How gender and global migration affects women


SalmaPaola Baca

Ribas-Mateo, Ph.D. presents her book, “The Elgar Companion to Gender and Global Migration Beyond Western Research.”

Elisha Nuñez, Staff Reporter

In honor of Women’s History Month, numerous events throughout UTEP are explaining different scenarios women are going through around the world. One event at UTEP was a book reading led by Natalia Ribas-Mateos, Ph.D. As one of the editors of the book, “The Elgar Companion to Gender and Global Migration Beyond Western Research,” Ribas-Mateos shared plenty of information that showed what women around the world experience throughout their lives. After some words from Josiah Heyman Ph.D., director of the UTEP Center for Inter-American Border Studies and professor of sociology and anthropology, Ribas-Mateos began going through each chapter of the book.  

From China to Brazil, Ribas-Mateos explained the various cases in the book including the many accounts from different women, along with the history behind the correlation between gender and global migration.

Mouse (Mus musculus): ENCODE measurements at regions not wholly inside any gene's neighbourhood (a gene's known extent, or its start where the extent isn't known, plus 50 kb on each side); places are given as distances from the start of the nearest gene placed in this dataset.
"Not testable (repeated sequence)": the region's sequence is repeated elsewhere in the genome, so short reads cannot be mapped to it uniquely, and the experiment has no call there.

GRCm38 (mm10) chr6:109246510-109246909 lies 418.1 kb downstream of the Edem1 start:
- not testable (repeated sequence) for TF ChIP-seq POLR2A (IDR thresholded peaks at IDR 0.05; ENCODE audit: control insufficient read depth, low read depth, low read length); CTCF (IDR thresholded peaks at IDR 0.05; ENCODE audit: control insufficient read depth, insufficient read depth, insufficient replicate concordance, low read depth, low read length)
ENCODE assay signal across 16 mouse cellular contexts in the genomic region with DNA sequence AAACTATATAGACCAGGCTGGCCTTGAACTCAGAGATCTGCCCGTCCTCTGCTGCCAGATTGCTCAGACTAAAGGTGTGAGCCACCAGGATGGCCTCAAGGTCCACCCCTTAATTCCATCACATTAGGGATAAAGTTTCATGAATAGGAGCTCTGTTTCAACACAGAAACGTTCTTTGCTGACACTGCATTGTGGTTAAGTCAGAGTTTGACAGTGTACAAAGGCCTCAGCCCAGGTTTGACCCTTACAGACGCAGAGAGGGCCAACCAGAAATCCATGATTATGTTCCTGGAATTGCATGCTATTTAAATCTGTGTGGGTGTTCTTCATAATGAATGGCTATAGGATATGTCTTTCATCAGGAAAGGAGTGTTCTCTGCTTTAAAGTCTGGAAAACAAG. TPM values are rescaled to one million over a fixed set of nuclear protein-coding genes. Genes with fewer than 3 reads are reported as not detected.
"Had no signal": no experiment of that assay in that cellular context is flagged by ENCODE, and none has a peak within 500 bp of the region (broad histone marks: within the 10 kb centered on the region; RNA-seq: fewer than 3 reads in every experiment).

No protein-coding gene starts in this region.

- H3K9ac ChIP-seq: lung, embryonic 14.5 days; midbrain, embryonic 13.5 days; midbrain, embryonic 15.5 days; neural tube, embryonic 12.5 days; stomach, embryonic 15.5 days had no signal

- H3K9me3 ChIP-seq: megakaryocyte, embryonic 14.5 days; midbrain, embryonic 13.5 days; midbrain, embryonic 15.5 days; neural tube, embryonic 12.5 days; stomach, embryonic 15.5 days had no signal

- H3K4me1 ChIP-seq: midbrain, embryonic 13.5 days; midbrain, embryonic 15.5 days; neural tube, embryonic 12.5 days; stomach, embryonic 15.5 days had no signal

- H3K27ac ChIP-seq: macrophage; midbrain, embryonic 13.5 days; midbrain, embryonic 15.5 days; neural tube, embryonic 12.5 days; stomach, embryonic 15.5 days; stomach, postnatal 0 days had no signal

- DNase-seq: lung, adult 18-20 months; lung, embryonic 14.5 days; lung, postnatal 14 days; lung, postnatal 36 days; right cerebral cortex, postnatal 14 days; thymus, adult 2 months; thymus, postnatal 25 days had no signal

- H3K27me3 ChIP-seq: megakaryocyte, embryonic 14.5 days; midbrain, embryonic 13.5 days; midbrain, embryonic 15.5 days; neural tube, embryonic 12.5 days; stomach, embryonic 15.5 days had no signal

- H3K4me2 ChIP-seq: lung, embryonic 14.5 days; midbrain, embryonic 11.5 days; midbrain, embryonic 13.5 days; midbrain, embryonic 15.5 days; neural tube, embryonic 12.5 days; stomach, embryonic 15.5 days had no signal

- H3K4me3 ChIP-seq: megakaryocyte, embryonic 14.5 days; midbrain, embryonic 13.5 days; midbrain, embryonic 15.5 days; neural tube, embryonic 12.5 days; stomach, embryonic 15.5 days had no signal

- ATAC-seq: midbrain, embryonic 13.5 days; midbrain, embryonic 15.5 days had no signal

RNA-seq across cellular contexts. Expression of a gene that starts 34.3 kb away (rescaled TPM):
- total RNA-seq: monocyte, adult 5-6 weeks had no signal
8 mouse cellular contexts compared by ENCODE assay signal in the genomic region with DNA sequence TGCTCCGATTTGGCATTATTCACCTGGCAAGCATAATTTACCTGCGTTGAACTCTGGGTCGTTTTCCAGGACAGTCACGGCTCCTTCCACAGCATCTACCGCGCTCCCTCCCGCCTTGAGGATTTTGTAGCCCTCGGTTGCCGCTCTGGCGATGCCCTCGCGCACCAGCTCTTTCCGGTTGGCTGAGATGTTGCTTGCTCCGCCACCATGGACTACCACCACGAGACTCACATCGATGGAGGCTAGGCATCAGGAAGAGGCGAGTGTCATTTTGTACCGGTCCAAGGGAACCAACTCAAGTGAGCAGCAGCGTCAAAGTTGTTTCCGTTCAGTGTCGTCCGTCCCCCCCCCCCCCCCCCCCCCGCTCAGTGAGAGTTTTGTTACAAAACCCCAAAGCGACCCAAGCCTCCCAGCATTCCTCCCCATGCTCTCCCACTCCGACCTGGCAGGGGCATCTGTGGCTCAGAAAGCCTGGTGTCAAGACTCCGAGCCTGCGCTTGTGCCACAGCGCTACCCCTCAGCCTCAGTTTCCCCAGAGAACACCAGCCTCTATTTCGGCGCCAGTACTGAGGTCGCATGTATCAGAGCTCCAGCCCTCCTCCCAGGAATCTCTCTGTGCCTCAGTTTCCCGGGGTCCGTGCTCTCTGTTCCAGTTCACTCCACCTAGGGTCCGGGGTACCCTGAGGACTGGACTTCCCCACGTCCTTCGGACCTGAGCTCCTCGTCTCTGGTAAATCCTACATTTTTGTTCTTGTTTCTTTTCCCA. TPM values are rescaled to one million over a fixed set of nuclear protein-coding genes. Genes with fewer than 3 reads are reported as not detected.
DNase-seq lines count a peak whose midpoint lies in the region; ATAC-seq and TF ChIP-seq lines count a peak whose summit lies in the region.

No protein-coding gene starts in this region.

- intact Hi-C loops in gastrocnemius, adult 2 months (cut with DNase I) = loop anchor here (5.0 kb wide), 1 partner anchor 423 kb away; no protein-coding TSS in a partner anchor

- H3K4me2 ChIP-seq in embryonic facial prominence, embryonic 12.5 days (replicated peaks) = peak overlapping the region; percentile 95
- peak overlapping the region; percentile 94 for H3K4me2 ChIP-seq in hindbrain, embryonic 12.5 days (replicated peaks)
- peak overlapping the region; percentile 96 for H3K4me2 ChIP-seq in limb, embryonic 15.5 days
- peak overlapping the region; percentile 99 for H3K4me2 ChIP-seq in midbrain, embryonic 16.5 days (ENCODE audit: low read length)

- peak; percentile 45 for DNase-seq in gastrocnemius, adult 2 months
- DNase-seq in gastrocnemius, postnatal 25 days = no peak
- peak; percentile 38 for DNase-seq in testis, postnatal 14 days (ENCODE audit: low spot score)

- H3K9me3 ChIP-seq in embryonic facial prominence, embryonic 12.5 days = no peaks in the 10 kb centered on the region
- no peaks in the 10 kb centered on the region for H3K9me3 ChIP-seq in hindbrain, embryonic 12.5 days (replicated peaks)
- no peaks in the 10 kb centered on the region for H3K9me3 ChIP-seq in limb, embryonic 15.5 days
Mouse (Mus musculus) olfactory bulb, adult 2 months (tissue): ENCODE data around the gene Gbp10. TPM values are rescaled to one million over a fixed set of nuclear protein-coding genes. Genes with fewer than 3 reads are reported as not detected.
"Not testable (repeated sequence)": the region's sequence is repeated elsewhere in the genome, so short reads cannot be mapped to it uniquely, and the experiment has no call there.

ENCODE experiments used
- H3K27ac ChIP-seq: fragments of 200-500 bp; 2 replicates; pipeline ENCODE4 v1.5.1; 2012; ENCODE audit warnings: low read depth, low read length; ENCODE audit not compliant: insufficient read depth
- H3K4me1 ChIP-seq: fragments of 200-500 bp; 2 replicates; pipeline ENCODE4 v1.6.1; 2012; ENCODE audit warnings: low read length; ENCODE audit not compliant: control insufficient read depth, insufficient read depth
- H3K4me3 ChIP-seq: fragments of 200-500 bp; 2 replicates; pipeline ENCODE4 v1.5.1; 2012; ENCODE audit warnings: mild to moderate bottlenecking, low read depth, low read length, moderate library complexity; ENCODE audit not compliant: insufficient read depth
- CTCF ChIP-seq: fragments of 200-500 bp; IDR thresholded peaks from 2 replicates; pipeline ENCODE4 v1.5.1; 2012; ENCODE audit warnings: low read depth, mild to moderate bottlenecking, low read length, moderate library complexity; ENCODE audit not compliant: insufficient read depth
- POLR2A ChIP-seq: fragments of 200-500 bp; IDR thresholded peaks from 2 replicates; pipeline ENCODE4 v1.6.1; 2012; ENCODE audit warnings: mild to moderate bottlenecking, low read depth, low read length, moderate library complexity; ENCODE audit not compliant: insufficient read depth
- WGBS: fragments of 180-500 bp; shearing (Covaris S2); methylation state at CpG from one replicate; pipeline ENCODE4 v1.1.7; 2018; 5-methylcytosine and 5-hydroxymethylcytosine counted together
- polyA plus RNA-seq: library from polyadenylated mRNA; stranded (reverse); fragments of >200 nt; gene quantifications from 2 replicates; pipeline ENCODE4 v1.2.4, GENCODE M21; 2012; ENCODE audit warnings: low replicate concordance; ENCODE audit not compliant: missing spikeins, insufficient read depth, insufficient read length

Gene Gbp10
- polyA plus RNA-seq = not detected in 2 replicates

While going through the book, Ribas-Mateos explained how the process of migration flows around the world, humanitarian risks and internal displacements. Colonial histories and contemporary feminisms were also covered, which explained how modern movements began. Other issues included in the presentation were extractivism and colonialism in South America, which led to some gender, specifically female, resistance and migration.  

Glimpses of working-class women and how they have been displaced were also topics covered in the book talk. Such cases examined included said working class women who lived in Northern Mexico who migrated to the U.S. in search of more opportunity.  

Ribas-Mateos is very passionate about the topic, and it could be seen throughout her presentation. After starting research on the topic of migration in the late 1990s, she began to expound on how migration and gender were correlated around the world. Today, she still studies the topic and closely examines the way it works near the border. 

“I’ve been working on this topic since 1999, and I got my Ph.D. in 1996 on migration,” Ribas-Mateos said. “I’m from a place in Spain called Catalonia, and for us migration was new back then because Spanish people were migrants. They would go to Germany, England and to Belgium, they were like they were migrants. Suddenly, Spain became a country of immigration. For us as young scholars, that was the new thing. The first book ever on female migration in Spain was (made) by me and my Ph.D. supervisor. And then by then she was the one, the first one who published a book on female migration. It’s something that I have been working all my life and in different ways.” 

Elisha Nunez is a staff reporter and may be reached through [email protected]